At this stage, a novel fabrication procedure was developed to better integrate planar electrodes and well-defined microchannels in reduced probe sizes. Once the technological scope was demonstrated (Figure 1D), we moved forward in order to increase specificity in the application field. The position of the outlets was changed from the lateral side of the probe to the top side in order to place the outlets in the same level as the electrodes (Figure 1E). Additionally, a linear electrode configuration was developed to facilitate recording from several brain layers simultaneously. In relation to fluidics, two channels with internal dimensions of 40 μm × 20 μm were added. Both channels had independent inlet and outlet ports in order to control drug delivery individually (Figure 1F).
Development of Packaging Tools
In parallel to the progress of probe design and microfabrication, packaging was adjusted to each probe prototype. The first packaging was aimed to integrate multiple sensing sites and a single fluidic connection (Fernández et al., 2009). A proper fixation of the probe into the capsule and an improved sealing ensured pressure application up to 4 bar (Figure 2A). Next probe design required exclusively electric connection and to facilitate handling in typical experimental setups available at neuroscience research laboratories, therefore, a printed circuit board (PCB) with 16 electric contacts was developed (Altuna et al., 2010). A conductive adhesive between the microelectrode and electric pad of the PCB enabled a robust connection for electric data transfer (Figure 2B). The third design added complexity due to its eight electric and fluidic ports in such a reduced device (Figure 2C). With this prototype we recorded for the first time neural ensemble activity in response to local drug delivery at a microscale resolution (Altuna et al., 2013).
Figure 2. SU-8 probe-packaging designs: (A) first packaging design with eight electric contacts and a fluidic connection, (B) PCB with tetrode connections, and (C) novel packaging with multiple electric and fluidic connections.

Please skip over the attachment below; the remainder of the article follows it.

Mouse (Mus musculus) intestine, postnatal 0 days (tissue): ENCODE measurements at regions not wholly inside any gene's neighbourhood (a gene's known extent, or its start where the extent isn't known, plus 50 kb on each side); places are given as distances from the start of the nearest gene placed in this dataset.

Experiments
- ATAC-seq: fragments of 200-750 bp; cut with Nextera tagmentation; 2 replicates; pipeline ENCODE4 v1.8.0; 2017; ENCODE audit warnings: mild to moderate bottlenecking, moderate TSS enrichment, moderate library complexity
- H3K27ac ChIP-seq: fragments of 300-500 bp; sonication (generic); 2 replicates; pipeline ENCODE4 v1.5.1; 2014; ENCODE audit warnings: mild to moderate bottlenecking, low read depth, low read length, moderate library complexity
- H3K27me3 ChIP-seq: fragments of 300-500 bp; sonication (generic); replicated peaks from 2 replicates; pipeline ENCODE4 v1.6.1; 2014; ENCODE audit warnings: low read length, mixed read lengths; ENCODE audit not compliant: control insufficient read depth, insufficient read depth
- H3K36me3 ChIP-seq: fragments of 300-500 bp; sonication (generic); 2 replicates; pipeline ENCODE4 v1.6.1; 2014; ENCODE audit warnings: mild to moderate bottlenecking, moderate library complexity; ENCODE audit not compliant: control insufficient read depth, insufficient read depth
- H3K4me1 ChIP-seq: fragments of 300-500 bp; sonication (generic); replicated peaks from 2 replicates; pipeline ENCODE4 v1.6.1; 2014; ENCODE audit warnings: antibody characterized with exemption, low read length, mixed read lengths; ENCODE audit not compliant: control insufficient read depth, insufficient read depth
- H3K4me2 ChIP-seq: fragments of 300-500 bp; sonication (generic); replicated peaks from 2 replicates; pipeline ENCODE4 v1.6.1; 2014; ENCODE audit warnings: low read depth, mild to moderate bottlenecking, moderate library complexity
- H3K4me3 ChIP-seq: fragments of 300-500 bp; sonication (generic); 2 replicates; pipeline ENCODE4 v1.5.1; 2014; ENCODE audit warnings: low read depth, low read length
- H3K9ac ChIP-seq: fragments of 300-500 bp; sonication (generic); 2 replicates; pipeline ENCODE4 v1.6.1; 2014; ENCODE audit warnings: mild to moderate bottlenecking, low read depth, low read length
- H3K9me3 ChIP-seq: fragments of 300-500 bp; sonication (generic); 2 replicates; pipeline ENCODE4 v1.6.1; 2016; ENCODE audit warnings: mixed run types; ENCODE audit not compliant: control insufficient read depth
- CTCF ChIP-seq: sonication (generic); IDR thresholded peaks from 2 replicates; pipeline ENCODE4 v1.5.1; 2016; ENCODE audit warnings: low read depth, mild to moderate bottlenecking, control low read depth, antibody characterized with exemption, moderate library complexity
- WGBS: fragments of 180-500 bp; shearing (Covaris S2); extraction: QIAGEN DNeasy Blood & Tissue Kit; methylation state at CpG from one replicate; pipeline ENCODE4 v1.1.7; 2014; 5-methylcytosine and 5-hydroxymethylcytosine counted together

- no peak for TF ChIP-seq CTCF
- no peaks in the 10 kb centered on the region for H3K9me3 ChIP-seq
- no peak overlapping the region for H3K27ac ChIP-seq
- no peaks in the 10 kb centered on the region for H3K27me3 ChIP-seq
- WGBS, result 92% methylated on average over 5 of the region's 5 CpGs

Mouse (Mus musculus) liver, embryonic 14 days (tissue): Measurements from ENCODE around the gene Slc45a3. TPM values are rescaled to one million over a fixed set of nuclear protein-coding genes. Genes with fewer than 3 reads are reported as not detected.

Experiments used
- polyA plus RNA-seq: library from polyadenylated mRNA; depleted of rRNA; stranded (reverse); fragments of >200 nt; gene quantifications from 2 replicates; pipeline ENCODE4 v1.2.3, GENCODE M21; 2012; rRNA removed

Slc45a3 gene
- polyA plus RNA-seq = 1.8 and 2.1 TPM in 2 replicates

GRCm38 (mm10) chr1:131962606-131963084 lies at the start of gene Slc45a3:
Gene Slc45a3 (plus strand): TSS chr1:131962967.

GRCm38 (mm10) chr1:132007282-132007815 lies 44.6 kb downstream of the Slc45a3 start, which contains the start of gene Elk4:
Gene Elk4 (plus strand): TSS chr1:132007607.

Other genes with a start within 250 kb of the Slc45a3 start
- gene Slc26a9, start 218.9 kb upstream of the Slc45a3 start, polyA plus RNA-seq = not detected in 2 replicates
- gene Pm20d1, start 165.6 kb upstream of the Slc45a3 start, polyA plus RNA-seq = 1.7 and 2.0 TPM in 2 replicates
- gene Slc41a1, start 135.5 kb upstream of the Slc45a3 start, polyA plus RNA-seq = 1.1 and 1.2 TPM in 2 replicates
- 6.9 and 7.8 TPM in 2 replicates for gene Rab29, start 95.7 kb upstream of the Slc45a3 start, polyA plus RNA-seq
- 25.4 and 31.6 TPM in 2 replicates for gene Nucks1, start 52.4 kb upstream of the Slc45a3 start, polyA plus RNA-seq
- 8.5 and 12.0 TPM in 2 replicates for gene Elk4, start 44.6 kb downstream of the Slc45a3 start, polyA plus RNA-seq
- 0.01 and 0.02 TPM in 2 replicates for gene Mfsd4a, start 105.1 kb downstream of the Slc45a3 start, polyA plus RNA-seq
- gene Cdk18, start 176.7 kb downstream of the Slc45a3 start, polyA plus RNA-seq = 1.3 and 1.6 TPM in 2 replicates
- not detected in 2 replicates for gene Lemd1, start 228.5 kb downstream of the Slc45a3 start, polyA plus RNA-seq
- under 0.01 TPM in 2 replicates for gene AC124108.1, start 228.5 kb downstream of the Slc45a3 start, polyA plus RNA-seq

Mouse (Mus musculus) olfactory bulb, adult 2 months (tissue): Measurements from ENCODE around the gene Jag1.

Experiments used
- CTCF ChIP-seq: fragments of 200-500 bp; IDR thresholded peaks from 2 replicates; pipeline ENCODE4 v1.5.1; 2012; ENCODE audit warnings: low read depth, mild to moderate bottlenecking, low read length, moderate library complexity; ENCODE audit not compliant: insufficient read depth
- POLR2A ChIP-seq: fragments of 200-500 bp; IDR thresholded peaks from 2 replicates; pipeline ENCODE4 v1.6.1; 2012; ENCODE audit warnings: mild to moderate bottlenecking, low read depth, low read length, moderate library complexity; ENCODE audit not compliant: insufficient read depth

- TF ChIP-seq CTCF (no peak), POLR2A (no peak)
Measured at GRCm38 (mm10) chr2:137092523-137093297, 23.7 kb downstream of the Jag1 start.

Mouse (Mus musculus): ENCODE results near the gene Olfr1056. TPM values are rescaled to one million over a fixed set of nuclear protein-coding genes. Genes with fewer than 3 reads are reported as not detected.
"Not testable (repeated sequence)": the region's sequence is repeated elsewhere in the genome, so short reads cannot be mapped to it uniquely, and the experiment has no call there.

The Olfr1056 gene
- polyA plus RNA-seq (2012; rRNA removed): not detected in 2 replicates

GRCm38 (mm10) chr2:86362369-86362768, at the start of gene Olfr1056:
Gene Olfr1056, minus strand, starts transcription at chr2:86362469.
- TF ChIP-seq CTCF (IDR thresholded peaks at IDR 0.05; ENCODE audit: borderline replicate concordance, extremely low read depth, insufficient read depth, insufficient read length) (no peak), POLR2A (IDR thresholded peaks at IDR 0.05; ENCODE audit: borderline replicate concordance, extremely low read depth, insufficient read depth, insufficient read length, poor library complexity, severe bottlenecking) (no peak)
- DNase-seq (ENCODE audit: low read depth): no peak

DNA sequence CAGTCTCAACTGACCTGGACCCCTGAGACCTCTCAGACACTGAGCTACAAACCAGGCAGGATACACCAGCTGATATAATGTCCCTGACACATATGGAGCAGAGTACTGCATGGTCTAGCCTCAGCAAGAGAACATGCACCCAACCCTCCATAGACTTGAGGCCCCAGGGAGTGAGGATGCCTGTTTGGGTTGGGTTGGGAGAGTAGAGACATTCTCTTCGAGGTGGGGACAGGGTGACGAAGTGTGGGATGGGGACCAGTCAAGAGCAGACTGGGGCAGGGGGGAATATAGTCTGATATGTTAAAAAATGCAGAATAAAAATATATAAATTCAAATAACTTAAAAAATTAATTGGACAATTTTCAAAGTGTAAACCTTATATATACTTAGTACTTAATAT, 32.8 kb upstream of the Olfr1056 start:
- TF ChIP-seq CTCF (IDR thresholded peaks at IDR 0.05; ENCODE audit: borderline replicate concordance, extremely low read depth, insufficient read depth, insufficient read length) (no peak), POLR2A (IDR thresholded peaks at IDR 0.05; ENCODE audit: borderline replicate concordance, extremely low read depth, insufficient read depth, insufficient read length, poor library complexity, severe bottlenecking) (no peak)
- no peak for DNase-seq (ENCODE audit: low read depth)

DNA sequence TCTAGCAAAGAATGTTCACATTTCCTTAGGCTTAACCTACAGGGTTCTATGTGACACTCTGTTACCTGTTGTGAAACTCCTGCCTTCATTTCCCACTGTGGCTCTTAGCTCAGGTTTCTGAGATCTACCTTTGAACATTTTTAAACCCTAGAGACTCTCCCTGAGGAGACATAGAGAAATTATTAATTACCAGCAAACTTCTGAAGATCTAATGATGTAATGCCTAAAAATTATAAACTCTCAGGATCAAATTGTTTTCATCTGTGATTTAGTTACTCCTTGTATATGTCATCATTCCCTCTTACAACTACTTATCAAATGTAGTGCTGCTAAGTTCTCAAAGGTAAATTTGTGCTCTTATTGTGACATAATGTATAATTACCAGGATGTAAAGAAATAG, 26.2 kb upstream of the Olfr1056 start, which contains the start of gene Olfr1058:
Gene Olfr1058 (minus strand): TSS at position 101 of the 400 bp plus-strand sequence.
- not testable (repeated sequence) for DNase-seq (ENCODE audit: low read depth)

Specific details of early SU-8 microprobe prototypes (Figures 1A–D) and their corresponding packaging (Figures 2A–C) have been already published. Since the last probe and packaging prototype provided us reliable experimental results, both probe and packaging designs are now under a commercialization program by microLIQUID (www.microliquid.com).
Discussion and Future
This manuscript summarizes the evolution of our SU-8 microprobe’s design and packaging since its beginning up to the present. The first probe prototype was the master key, since it was demonstrated the viability of polymer SU-8 as structural material for neural applications at fine scale. In each consecutive prototype, electrode design was improved for better signal-to-noise ratio and the fluidic configuration evolved to multiple independent microchannels facing the same side of the electrode. Accordingly, our three packaging designs not only conceived to ensure reliable connections but also easy manipulation. Just as technological aspects of the probe and packaging were improved over time, the complexity of the experiments also increased until simultaneous functionality for depth electrical recording and drug delivery in the brain at a scale of few hundreds of micrometers was demonstrated. Future steps will be focused on chronic neural applications aimed to gain better spatiotemporal control of drug delivery and recording during long-term experiments. In this direction, specific packaging tools will be manufactured with the aim to get a compact probe-packaging ensemble.
Conflict of Interest Statement
The authors declare that the research was conducted in the absence of any commercial or financial relationships that could be construed as a potential conflict of interest.
The authors would like to thank the Biomedical Application Group at CNM, Barcelona and the work team of Liset Menendez de la Prida at Instituto Cajal, Madrid.
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Keywords: SU-8 probes, drug delivery, neural activity recording, probe packaging, microfabrication techniques
Citation: Altuna A, Berganzo J and Fernández LJ (2015) Polymer SU-8-based microprobes for neural recording and drug delivery. Front. Mater. 2:47. doi: 10.3389/fmats.2015.00047
Received: 27 May 2014; Accepted: 30 May 2015;
Published: 18 June 2015
Edited by:Daniel J. Solis, BioNano Genomics, USA
Reviewed by:Jose L. Garcia-Cordero, Center for Research and Advanced Studies of the National Polytechnic Institute, Mexico
Jungkyu Jay Kim, Texas Tech University, USA
Copyright: © 2015 Altuna, Berganzo and Fernández. This is an open-access article distributed under the terms of the Creative Commons Attribution License (CC BY). The use, distribution or reproduction in other forums is permitted, provided the original author(s) or licensor are credited and that the original publication in this journal is cited, in accordance with accepted academic practice. No use, distribution or reproduction is permitted which does not comply with these terms.
*Correspondence: Ane Altuna, Goiru 9, 20500, Arrasate, Gipuzkoa, Spain, firstname.lastname@example.org